Although Blumhouse found its niche in low-budget, high-concept horror movies, that was never their exclusive purview.  They have also dabbled in comedies and thrillers and, yes, dramas too.  And with their eye for stand-out scripts and the talented filmmakers best-equipped to bring them to life on the screen, this likely isn’t the last such non-genre film the studio is likely to release.

Basically the only real challenger to Sinister‘s throne on top of the company, this character study depicts the dysfunctional partnership of unparalleled jazz musicians: an talented percussive prodigy and the abusive director between whose clashing personalities one-of-a-kind music is made.  And despite the trademark presence of jazz explosively plastered across the film like the acoustic equivalent of a Jackson Pollock painting, everything about it is so horrifically, viscerally rendered that it’s next to impossible to believe that the it came from the same writer-director responsible for the bubble-gum colored La La Land (2016).

From ‘Paranormal Activity’ to ‘The First Purge:’ The 5 Best Blumhouse Movies

Get Out (2017)

Given the direction that the company is headed creatively and the increasing momentum that the Academy is picking up as it brings its membership into the 21st century, it’s only a brief matter of time before one of Blumhouse’s films wins an Oscar for Best Picture.  Whiplash was a dark horse contender for the award in its day and Get Out came in second in a two-horse race against Guillermo del Toro’s The Shape of Water (2016).  If not now, then soon, as the demand for and respect given to horror and black-hearted dramas is inching ever closer to mainstream respectability.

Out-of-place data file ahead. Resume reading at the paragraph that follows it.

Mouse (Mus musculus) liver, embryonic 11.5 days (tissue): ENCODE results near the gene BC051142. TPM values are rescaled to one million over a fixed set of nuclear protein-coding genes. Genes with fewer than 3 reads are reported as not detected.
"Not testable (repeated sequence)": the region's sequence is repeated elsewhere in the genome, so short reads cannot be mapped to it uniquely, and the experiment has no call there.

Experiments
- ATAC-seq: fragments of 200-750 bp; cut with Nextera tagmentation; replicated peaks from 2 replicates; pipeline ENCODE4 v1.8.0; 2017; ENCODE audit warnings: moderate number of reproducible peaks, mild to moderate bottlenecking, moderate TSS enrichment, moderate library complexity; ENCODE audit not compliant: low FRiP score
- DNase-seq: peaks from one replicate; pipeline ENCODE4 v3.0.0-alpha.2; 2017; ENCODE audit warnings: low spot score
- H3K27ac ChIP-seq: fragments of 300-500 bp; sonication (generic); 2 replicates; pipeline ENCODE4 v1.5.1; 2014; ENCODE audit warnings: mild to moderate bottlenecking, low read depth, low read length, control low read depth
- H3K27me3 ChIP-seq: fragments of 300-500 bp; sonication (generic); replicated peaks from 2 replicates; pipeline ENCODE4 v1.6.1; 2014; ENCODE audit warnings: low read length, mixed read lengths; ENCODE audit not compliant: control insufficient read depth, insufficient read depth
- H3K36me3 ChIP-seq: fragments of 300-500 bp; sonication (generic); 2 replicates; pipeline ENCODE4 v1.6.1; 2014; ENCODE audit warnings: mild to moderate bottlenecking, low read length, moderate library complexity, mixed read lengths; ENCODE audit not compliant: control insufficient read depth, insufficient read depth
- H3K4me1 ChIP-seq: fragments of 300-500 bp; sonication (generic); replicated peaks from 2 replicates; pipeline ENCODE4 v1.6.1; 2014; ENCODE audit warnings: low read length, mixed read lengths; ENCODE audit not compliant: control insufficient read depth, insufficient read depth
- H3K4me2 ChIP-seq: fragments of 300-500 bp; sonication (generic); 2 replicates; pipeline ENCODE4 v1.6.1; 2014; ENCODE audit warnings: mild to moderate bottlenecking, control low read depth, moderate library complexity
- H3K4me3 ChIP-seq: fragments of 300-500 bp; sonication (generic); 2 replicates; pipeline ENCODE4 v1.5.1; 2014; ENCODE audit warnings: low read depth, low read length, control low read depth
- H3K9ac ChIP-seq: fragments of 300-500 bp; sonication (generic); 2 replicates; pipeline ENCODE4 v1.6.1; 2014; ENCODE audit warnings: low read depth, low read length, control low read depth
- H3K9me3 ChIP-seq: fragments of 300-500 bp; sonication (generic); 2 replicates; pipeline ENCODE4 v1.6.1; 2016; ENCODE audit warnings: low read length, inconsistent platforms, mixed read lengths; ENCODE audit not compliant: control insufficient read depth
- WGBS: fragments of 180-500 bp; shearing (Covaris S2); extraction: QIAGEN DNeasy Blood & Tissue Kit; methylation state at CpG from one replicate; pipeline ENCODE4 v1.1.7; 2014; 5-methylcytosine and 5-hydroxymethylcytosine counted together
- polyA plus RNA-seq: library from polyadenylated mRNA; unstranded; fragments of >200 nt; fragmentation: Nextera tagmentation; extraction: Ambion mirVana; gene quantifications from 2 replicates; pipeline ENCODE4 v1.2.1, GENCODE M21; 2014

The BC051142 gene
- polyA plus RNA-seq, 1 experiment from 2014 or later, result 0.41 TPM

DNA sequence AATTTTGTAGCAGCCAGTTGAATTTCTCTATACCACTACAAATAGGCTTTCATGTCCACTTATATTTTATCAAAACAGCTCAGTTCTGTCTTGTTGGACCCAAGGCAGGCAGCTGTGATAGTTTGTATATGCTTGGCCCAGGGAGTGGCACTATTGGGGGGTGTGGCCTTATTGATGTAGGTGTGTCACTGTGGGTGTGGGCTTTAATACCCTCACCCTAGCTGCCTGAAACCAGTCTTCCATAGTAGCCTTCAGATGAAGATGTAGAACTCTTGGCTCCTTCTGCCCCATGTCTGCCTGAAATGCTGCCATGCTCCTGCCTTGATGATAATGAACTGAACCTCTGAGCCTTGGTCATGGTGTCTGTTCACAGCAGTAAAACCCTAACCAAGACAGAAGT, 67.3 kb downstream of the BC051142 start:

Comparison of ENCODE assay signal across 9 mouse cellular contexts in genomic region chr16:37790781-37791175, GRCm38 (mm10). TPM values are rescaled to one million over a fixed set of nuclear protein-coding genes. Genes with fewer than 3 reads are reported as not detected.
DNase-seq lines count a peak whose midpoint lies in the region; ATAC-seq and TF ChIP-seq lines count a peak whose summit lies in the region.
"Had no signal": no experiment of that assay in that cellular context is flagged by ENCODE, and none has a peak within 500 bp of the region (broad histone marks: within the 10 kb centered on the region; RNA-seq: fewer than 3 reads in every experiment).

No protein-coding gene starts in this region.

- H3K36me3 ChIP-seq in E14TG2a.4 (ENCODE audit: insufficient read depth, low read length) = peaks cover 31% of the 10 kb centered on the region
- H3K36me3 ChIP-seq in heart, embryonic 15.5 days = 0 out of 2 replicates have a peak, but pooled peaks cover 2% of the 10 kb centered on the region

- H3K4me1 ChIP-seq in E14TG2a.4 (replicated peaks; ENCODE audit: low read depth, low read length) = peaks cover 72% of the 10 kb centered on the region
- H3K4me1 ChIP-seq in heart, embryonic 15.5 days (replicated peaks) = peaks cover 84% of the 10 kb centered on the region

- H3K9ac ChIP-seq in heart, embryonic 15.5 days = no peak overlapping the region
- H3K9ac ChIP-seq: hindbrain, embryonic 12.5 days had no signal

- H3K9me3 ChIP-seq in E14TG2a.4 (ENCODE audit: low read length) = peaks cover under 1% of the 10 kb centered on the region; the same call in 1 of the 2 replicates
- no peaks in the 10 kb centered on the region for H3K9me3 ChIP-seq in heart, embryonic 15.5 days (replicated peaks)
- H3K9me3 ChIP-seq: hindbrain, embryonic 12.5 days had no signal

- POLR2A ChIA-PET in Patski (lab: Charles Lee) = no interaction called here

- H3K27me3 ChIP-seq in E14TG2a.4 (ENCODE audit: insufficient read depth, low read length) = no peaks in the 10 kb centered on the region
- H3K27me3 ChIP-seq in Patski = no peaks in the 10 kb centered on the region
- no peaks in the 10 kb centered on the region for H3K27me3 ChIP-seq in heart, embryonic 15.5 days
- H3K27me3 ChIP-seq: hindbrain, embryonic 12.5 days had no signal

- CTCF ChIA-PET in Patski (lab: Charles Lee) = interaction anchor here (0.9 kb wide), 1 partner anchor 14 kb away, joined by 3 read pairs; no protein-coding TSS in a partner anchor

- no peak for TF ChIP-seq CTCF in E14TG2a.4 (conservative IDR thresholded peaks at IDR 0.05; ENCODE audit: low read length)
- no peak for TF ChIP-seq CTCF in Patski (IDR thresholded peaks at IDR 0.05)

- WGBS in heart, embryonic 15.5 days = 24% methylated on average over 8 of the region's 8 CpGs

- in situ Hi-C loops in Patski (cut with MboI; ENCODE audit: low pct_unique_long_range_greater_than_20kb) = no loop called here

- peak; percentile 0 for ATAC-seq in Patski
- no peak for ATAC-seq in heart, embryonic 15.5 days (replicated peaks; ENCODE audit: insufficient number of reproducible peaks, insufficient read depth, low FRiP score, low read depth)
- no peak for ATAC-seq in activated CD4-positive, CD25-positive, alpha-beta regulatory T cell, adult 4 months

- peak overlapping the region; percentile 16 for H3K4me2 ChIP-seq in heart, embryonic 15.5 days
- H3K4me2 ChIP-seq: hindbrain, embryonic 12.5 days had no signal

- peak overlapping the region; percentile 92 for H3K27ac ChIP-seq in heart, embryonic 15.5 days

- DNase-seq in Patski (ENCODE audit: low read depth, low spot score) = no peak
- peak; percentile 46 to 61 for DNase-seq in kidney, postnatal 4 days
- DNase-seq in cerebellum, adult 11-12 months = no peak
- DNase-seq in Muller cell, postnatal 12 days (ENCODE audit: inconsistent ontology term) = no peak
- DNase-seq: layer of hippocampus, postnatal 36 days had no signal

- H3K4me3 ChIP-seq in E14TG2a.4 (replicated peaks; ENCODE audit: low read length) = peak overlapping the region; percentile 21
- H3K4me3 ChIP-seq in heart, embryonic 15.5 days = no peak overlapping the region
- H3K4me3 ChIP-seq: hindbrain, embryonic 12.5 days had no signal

Ostensibly a color-swapped reimagining of The Stepford Wives (1975), it takes its skin-deep premise and manages to dredge up the racial anxieties that bubbled just beneath the surface of American society for decades.  Delving deeply into issues of miscegenation, racialized power dynamics and cultural appropriation, Get Out is perhaps the most conceptually ambitious and smartly scripted horror film of the last two decades, and certainly the most explosive directorial debut since Steven Spielberg’s Duel (1971) or even Orson Welles’ classic Citizen Kane (1941).

From ‘Paranormal Activity’ to ‘The First Purge:’ The 5 Best Blumhouse Movies

Split (2017)

Although it’s hard to imagine now (especially to younger cineastes who weren’t in the thick of things at the dawn of the 21st century), but oft-maligned writer-director M. Night Shyamalan is actually one of the sharpest, most talented filmmakers working today.  The problem is that he hasn’t had anything close to resembling a good movie since at least Signs (2002), over a decade and a half ago.  The Sixth Sense (1999) is an immaculately composed, horrifically shot, dramatically satisfying masterpiece that still holds up today.  Unbreakable (2000) is THE most underrated superhero movie of the current cycle.  And Signs (2002) was a smartly-written film less about invading aliens as it was about what such an event would do to ordinary, God-fearing people.

But after The Village (2004) and Lady in the Water (2006) and The Happening (2008) and The Last Airbender (2010) and After Earth (2013) and The Village (2015) — man, there really were a lot of terrible movies all in a row — it’s understandable that movie-goers would lose faith in the one-time wonderboy of American cinema.  But with this unassuming secret-sequel to the exceptional Unbreakable, Shyamalan exploded back into the hearts and minds of even his most jaded former fans.  Not only does the film offer a genuinely inventive take on the Silence of the Lambs-esque procedural thriller, but it features one of the most remarkable stretches of acting in the annals of the medium: James MacAvoy switching seamlessly between 24 distinct personalities, each with their own unique mannerisms, speech patterns, gaits, temperaments and bodies of knowledge to draw from (not to mention complex inter-personal politics that sees them as much at odds with one another as they are with their kidnapped victims).  It is an phenomenal thing to see unfold on the big screen, and required reading for any aspiring thespian.

Start a Discussion

Main Heading Goes Here
Sub Heading Goes Here
No, thank you. I do not want.
100% secure your website.